“Managed Retreat from climate change isn’t turning out how we thought”
“Coastal Commission and City clash over managed retreat”
“Homeowners Fear Losing Property Over ‘Managed Retreat’ Policies To Address Sea Level Rise”
“Del Mar Will Stand Its Ground on Managed Retreat”
These are just a few of the many recent headlines addressing the retreat from rising seas in California, where the term “managed retreat” has become a contentious political term. For years, waterfront property has been synonymous with success and luxury. In some cases, development in low-lying areas preceded our current understanding of sea-level rise and erosion, which locks in a future of either catastrophic flooding, or relocation.
Scary climate statistics ahead
The latest science shows that sea levels in California will probably rise at least 3.4 feet by 2100 without major climate mitigation, and on-the-ground research confirms that ice is melting at a rate that will easily reach that amount, if not higher. However, unlike some other climate change-related impacts, sea-level rise will not stop if we dramatically alter human contributions to the crisis, it will only lessen in extremity. When global temperatures were last at the levels they are currently, deep in prehistory, sea levels were steady at 20 to 30 feet higher than today. To put that number in perspective, many analyses suggest that major societal and economic consequences will begin when the ocean rises above three feet in California.
Such drastic predictions can lead to discomfort and dread. A common and understandable response is to check out, disengage, or expect experts or the government to handle it. But before resigning ourselves to gloomy acceptance of defeat, consider the extraordinary flexibility of humankind throughout our existence. Until the end of the last ice age, the San Francisco Bay Area was a river valley, where humans hunted mammoth and fished along the river out as far as the Farallon Islands (which weren’t islands at the time). At no point in human history has the shoreline been a stable place, and now that we understand so much about the future, we are offered an opportunity to plan accordingly.
Many retreat projects in California have been met with scrutiny and distrust. The Coastal Commission is constantly in the news locked in conflict with local jurisdictions who won’t even consider including retreat as an alternative. Many proponents have attempted to re-brand the idea of planned retreat with new terms like resilient relocation or relinquishment. It is hard to argue against tenants and homeowners who simply want to continue living where they are, but that is now the unfortunate role of scientists who see clear signs of what is to come.
However, California already has successful retreat projects. The City of Pacifica struggles with coastal erosion, and has incorporated retreat into adaptation strategies. Surfer’s Point in Ventura has been hailed as a success for adaptation planning (and surfers). There are also examples of how things will look if we neglect planning: driving along the Pacific Coast Highway in Sonoma County, many condemned homes sit over the edge or at the bottom of eroded coastal cliffs. Unmanaged retreat. If we look a little further away, relocation is actively incorporated in plans across the nation. In the aftermath of Hurricane Sandy in 2012, many affected homeowners sought buyouts from government programs. These aren’t wild ideas, they’re already occurring.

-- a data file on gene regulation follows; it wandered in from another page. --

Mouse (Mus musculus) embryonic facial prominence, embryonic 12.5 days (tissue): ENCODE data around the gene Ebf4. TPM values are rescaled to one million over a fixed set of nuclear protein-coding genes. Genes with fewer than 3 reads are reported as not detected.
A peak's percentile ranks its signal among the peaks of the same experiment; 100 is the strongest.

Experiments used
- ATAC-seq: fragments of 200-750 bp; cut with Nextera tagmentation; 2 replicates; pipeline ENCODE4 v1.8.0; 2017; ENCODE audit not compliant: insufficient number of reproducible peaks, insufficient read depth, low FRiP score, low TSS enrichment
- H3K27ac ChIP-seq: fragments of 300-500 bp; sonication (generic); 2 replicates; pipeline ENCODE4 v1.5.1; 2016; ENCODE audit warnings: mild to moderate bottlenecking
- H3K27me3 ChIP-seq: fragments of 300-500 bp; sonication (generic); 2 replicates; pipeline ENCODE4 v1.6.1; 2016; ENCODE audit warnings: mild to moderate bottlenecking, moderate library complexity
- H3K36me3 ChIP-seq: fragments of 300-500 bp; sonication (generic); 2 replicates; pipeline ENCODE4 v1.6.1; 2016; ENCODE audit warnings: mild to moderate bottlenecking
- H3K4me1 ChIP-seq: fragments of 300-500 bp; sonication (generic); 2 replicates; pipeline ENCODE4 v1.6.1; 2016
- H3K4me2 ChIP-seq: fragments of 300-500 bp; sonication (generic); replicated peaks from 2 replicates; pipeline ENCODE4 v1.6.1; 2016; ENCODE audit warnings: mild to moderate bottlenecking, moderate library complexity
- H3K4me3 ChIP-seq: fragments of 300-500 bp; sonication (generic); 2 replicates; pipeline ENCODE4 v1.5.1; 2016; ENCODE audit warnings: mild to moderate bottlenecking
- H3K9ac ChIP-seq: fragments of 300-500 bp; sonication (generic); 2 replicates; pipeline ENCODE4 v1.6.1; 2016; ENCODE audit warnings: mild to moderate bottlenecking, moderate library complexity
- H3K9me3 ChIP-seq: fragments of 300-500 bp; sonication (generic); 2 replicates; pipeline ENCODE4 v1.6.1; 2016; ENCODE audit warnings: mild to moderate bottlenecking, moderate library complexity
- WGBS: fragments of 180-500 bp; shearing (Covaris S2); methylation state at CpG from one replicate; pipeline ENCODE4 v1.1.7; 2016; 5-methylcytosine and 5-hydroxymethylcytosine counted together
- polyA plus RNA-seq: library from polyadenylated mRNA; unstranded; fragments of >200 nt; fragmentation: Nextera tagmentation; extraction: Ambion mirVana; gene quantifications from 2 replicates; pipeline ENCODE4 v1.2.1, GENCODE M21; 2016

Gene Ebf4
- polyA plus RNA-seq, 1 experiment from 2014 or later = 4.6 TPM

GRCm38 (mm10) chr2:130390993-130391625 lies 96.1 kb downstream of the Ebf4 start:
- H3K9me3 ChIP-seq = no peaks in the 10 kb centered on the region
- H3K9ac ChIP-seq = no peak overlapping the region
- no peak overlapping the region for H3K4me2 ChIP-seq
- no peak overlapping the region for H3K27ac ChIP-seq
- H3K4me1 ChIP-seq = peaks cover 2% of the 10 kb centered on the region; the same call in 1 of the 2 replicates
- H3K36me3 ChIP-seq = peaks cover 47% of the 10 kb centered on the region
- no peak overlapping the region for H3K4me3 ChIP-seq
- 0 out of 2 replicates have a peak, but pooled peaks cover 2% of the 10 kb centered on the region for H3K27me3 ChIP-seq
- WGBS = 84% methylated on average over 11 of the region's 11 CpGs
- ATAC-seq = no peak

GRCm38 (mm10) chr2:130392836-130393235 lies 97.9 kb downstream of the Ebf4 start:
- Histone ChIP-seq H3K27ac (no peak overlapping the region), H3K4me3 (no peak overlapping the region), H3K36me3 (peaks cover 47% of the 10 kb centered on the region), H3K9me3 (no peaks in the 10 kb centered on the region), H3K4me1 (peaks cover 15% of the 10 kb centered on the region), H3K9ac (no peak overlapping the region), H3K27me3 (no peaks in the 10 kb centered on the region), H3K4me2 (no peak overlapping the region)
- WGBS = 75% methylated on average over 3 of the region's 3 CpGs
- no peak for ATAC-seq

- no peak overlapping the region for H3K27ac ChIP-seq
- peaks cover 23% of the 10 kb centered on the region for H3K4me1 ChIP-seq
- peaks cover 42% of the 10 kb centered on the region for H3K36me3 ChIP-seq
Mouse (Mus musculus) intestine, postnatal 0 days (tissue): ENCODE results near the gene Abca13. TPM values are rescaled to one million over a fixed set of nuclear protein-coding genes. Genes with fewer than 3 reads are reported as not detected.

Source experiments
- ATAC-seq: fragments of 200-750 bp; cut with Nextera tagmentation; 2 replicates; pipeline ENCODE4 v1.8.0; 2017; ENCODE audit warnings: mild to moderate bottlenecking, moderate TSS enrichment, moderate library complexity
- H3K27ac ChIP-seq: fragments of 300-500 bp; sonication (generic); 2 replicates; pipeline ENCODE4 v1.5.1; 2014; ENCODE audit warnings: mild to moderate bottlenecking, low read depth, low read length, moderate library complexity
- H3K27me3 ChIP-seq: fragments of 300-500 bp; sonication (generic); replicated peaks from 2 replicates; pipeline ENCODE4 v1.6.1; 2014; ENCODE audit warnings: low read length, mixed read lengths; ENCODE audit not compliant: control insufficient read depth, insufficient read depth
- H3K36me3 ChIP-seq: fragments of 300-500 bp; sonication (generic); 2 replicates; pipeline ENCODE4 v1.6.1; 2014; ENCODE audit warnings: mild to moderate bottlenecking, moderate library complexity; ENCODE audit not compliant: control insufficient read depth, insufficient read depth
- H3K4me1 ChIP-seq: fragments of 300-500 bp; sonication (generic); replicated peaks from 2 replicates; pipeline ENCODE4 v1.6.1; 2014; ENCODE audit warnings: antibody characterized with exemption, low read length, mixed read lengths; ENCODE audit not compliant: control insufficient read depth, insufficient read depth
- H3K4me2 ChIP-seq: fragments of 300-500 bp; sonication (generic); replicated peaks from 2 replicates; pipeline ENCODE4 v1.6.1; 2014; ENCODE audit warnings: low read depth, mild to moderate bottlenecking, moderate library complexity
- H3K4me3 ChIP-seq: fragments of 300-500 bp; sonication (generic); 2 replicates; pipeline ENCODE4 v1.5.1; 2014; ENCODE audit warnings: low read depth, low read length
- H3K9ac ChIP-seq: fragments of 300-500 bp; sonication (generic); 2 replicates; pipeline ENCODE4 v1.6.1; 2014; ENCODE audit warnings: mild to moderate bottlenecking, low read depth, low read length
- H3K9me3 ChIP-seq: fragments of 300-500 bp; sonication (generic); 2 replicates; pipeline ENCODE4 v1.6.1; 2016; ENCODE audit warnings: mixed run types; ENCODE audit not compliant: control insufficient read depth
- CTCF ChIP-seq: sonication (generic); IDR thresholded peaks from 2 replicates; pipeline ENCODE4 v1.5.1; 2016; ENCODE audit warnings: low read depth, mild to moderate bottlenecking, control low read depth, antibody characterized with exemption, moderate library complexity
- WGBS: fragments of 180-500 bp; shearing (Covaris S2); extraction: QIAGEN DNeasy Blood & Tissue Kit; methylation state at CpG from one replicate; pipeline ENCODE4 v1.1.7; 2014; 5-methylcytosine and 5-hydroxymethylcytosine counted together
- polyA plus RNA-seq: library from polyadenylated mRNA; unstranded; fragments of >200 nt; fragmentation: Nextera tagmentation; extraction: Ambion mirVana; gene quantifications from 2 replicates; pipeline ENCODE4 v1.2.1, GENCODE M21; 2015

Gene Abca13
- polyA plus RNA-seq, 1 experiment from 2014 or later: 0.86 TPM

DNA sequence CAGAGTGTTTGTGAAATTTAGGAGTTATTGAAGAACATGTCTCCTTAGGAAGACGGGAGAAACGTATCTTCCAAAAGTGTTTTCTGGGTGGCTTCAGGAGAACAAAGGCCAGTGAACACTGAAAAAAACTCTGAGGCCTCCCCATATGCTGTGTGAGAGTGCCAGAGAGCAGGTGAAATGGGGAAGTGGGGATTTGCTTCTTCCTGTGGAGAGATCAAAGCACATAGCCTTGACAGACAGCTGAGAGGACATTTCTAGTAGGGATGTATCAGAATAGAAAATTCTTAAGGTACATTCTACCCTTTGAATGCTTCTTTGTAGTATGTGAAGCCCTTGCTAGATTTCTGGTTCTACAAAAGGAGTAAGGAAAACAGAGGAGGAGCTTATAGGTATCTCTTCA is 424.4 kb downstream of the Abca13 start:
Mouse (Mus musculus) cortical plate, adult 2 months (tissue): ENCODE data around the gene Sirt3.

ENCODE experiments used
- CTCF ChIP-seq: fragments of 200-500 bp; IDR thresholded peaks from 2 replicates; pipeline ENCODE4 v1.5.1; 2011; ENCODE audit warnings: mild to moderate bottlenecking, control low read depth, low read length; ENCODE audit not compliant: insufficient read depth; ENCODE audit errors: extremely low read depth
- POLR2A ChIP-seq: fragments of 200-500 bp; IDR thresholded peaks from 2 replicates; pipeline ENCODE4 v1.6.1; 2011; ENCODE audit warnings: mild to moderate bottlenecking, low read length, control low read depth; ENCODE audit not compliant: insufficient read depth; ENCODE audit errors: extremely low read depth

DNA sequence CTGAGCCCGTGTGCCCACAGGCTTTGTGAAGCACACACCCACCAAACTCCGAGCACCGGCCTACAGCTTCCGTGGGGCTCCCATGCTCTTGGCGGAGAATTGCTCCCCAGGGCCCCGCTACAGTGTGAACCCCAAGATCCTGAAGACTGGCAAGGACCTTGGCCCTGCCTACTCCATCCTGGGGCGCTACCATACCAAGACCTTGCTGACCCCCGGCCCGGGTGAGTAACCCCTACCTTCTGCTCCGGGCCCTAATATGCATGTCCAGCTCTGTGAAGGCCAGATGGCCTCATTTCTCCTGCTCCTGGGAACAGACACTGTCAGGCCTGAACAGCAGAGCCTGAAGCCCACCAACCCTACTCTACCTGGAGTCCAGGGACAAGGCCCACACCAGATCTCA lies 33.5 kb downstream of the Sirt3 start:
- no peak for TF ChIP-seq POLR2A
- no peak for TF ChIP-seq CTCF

The California State Coastal Conservancy recently ran a grant round soliciting projects that incorporate managed retreat, and while these projects do not incorporate movement of people, the resulting relocation of public infrastructure from areas vulnerable to sea-level rise will drive the conversation and show our coastal communities that the state is working to adapt, whether jurisdictions accept the term or not.
It is crucial to incorporate nature in adaptation planning, as many hardened protection projects have been proven to result in the loss of beaches or instability. Our new steady-state is a rising tideline, so our coastal projects must reflect that reality. As for homeowners and tenants living in the vulnerable zone, their predicament must be met with empathy - three years ago, you could have found me dreaming of a beachfront home as well.
For now, these small steps of retreating roads and facilities are the best step we can take to continue the conversation around relocation. Community-based retreat is also possible in California, as most successful managed retreat programs are based on buy-in and inclusion of the people living in hazard zones. If we plan now, embracing flexibility, California has a chance to keep its breathtaking coast.
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